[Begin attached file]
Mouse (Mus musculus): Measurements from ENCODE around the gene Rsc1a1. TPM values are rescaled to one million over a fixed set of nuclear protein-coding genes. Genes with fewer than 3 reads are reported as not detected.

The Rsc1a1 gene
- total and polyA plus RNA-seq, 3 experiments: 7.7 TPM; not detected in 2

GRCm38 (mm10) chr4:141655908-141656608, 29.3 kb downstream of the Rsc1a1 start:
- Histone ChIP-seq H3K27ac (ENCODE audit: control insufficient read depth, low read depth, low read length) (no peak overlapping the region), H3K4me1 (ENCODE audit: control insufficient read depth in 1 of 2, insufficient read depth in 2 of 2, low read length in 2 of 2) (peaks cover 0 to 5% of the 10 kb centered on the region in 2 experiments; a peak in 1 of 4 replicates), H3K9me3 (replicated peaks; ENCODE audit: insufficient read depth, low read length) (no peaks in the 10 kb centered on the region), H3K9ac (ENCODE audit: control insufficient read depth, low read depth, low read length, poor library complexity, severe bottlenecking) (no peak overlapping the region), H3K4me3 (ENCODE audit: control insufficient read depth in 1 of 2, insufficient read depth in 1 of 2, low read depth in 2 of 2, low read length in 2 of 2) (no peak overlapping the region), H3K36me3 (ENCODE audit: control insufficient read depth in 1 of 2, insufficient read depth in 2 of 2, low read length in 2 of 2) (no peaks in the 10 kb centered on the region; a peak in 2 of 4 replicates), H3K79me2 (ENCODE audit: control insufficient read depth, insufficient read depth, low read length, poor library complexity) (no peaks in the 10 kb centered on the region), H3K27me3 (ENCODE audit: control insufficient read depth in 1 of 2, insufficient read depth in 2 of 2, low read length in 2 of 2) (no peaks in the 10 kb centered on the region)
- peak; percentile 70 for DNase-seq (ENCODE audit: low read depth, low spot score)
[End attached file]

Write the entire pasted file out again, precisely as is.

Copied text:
Mouse (Mus musculus): Measurements from ENCODE around the gene Rsc1a1. TPM values are rescaled to one million over a fixed set of nuclear protein-coding genes. Genes with fewer than 3 reads are reported as not detected.

The Rsc1a1 gene
- total and polyA plus RNA-seq, 3 experiments: 7.7 TPM; not detected in 2

GRCm38 (mm10) chr4:141655908-141656608, 29.3 kb downstream of the Rsc1a1 start:
- Histone ChIP-seq H3K27ac (ENCODE audit: control insufficient read depth, low read depth, low read length) (no peak overlapping the region), H3K4me1 (ENCODE audit: control insufficient read depth in 1 of 2, insufficient read depth in 2 of 2, low read length in 2 of 2) (peaks cover 0 to 5% of the 10 kb centered on the region in 2 experiments; a peak in 1 of 4 replicates), H3K9me3 (replicated peaks; ENCODE audit: insufficient read depth, low read length) (no peaks in the 10 kb centered on the region), H3K9ac (ENCODE audit: control insufficient read depth, low read depth, low read length, poor library complexity, severe bottlenecking) (no peak overlapping the region), H3K4me3 (ENCODE audit: control insufficient read depth in 1 of 2, insufficient read depth in 1 of 2, low read depth in 2 of 2, low read length in 2 of 2) (no peak overlapping the region), H3K36me3 (ENCODE audit: control insufficient read depth in 1 of 2, insufficient read depth in 2 of 2, low read length in 2 of 2) (no peaks in the 10 kb centered on the region; a peak in 2 of 4 replicates), H3K79me2 (ENCODE audit: control insufficient read depth, insufficient read depth, low read length, poor library complexity) (no peaks in the 10 kb centered on the region), H3K27me3 (ENCODE audit: control insufficient read depth in 1 of 2, insufficient read depth in 2 of 2, low read length in 2 of 2) (no peaks in the 10 kb centered on the region)
- peak; percentile 70 for DNase-seq (ENCODE audit: low read depth, low spot score)